During the presidential campaign, the outlier in Donald Trump’s foreign-policy orations was his treatment of Iran. On Europe, the North Atlantic Treaty Organization, Russia (remember President Barack Obama’s “off-mic” tête-à-tête with President Dmitry Medvedev?), and the wars in Iraq and Afghanistan, Trump largely followed his predecessor. Differences existed, certainly in style and manner, but the overlap between the two men on most of the big foreign-policy questions was profound.
When it came to the clerical regime in Iran, however, the two men were polar opposites. Trump thought the nuclear agreement with Iran, the Joint Comprehensive Plan of Action, was “the worst deal ever.” He also let loose against Tehran’s Islamic radicalism, terrorism, quest for regional hegemony, and fondness for sowing mayhem in the Middle East. Trump’s serrated rhetoric stood in contrast to the comments of Obama, his secretary of state, and other senior officials, who had muted their criticisms of Tehran in their pursuit of the atomic accord and, as important, a new strategic realignment, wherein a less interventionist America might, so the theory went, find a modus vivendi with a richer, commercially engaged, and moderating Islamic Republic.
As president, Trump followed through. The nuclear deal went down, the sanctions came back, and despite moments of wobbliness concerning troop deployments in Syria, Iraq, and Afghanistan, the Trump administration held fast in the Middle East. National-Security Advisers H. R. McMaster and John Bolton, United Nations ambassador Nikki Haley, and, perhaps most of all, Secretary of State Mike Pompeo laid out a new approach to the Islamic Republic. The Trump administration wasn’t inclined to roll back the clerical regime, but it did seem ready to contest and contain Iran’s Shiite imperialism in Syria, Yemen, and even in Iraq, in which the president had never evinced much interest.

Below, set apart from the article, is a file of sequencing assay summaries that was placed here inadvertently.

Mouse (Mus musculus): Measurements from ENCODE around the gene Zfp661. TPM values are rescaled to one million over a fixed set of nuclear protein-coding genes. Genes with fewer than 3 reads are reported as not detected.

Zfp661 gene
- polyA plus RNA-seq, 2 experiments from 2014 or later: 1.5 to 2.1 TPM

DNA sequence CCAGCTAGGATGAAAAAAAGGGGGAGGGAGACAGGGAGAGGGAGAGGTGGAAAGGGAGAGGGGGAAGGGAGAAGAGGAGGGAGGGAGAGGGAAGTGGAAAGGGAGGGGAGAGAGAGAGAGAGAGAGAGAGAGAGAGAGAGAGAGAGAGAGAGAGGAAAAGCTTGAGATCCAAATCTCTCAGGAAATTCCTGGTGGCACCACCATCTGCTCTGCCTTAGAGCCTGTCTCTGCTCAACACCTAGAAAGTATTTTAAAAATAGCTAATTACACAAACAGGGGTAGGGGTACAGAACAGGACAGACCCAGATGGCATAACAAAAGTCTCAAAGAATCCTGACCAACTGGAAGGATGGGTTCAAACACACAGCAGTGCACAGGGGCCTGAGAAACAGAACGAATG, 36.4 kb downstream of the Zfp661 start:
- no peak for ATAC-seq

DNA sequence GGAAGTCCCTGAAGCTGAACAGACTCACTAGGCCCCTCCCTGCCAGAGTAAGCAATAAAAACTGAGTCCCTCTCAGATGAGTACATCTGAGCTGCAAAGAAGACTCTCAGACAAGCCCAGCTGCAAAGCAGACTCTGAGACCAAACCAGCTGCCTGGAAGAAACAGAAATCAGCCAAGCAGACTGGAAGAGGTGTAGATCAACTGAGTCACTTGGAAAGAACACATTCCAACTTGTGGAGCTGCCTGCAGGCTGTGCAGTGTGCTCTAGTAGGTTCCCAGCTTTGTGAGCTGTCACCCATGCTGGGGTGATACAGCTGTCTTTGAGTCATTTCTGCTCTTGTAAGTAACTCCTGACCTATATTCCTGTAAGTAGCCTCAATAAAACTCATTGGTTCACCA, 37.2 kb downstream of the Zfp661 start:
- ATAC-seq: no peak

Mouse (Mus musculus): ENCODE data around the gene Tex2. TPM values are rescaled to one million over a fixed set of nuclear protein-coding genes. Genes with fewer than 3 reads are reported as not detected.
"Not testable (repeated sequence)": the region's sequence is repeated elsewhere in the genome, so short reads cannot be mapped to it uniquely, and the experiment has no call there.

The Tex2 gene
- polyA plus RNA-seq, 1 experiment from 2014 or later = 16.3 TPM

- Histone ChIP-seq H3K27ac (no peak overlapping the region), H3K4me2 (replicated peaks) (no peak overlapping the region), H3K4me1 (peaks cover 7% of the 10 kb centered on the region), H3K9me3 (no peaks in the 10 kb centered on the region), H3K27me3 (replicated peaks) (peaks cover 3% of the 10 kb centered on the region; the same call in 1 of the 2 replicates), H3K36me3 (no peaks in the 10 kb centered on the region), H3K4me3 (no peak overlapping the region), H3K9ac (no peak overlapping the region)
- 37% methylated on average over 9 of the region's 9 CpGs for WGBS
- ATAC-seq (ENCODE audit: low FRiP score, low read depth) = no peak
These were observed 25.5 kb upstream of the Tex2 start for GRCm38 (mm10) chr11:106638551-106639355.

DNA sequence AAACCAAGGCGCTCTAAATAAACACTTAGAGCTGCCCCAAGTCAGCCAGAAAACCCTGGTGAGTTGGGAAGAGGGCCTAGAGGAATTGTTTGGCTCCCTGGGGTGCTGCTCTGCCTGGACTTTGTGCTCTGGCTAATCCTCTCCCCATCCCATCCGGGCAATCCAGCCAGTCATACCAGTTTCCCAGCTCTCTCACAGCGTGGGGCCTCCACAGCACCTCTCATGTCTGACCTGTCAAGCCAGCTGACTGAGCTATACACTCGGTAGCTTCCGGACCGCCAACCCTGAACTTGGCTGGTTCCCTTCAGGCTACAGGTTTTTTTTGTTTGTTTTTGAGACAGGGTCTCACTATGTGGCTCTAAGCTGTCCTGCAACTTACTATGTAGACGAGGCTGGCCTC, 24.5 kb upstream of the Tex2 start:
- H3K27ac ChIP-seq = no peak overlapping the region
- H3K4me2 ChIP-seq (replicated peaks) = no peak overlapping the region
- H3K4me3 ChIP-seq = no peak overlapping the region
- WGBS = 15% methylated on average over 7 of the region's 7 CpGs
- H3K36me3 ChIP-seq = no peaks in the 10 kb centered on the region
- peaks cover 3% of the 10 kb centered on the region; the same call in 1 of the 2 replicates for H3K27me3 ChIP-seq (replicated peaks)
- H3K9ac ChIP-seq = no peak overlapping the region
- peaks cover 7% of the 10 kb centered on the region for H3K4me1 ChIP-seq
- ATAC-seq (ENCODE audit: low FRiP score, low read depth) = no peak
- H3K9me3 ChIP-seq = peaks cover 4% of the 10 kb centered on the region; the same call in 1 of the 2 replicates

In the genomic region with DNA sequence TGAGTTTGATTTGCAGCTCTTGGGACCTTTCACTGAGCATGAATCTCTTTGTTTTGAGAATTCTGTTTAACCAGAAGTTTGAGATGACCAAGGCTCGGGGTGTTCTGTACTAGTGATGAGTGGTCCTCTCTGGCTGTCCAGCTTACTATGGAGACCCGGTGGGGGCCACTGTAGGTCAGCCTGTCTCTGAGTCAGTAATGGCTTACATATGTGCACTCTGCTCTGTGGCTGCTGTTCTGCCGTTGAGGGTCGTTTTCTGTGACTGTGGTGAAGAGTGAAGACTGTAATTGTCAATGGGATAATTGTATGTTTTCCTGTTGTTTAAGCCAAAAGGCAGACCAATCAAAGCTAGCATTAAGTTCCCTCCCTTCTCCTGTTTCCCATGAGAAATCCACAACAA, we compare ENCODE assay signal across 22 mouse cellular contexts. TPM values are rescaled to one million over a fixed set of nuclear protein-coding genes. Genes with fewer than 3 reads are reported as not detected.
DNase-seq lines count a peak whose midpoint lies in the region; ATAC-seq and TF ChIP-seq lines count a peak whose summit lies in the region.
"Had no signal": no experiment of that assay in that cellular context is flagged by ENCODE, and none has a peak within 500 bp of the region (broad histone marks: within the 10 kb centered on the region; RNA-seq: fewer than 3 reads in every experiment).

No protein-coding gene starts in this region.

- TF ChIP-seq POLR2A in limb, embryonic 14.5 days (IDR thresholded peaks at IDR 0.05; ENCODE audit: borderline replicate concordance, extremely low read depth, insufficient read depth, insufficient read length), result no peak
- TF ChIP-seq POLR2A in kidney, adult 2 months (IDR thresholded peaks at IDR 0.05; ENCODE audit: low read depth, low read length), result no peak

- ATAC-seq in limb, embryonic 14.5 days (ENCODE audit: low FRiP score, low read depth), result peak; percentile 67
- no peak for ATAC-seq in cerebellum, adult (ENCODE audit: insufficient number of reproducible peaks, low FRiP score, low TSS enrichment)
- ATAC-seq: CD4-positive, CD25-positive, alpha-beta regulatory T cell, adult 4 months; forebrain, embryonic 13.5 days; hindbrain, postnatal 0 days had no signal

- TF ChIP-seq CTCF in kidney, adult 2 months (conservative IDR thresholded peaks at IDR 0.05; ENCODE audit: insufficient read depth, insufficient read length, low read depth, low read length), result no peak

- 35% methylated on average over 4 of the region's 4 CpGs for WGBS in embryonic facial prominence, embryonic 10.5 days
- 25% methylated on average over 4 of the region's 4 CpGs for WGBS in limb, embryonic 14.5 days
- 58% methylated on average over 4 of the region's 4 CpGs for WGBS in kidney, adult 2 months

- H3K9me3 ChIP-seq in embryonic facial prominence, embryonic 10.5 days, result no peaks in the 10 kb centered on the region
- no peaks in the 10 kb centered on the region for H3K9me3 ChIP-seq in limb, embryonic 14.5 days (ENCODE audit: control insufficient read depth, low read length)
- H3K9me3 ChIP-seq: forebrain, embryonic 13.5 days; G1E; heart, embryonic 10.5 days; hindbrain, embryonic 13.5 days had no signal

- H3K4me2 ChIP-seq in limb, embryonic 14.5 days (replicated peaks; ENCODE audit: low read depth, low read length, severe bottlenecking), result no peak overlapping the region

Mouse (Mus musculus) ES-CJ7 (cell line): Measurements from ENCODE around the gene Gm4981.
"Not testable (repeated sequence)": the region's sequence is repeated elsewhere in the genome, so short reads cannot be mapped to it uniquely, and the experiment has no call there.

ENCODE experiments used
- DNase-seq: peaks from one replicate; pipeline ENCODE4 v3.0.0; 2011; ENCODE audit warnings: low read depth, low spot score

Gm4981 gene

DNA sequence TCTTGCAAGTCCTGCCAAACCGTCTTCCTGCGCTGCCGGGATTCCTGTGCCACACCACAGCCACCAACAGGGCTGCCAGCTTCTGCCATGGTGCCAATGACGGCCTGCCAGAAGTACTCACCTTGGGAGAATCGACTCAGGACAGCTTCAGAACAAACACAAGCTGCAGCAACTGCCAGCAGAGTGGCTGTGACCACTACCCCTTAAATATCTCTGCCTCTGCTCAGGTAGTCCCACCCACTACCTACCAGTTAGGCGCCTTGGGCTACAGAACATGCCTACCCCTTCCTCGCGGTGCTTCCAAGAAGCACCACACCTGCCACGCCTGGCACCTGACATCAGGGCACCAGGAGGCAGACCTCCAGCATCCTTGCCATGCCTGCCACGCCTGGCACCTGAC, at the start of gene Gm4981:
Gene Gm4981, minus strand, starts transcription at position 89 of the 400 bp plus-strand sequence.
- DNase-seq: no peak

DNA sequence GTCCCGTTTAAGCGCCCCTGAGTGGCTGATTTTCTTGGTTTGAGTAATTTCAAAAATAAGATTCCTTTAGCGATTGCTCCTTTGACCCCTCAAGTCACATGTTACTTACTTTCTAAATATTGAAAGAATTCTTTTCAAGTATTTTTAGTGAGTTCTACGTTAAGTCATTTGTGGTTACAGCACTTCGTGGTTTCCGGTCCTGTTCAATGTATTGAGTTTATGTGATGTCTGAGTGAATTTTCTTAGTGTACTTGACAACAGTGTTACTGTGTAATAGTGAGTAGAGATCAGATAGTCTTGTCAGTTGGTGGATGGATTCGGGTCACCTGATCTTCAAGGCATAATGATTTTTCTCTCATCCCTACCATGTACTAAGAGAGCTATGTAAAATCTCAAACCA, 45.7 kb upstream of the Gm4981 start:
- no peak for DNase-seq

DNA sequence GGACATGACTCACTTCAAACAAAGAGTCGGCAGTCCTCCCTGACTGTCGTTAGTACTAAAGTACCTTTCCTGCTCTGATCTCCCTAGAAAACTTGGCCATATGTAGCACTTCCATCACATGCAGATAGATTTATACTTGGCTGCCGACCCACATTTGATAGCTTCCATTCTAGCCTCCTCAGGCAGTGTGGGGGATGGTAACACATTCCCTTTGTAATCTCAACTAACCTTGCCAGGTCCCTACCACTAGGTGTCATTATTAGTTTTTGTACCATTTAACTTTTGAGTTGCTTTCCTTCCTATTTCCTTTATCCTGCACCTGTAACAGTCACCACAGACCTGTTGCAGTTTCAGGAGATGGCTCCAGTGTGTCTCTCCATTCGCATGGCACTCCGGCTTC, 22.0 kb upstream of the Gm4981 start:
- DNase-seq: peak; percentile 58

Trump’s decision to withdraw U.S. forces from Syria, concurrently with his intention to drastically reduce the number of American soldiers in Afghanistan and the likely soon-to-be-announced further drawdown of U.S. personnel in Iraq, has made mincemeat of the administration’s efforts to contain Iran. If you add up who wins locally by this decision (the clerical regime in Iran, Russian President Vladimir Putin, the Syrian dictator Bashar al-Assad, Lebanese Hezbollah, Iraqi Shiite radicals, and Turkish President Recep Tayyip Erdoğan) and who loses (Jordan, Israel, the Syrian and Iraqi Kurds and Sunni Arabs, everyone in Lebanon resisting Hezbollah, the vast majority of the Iraqi Shia, the Gulf States), it becomes clear that the interests of the United States have been routed.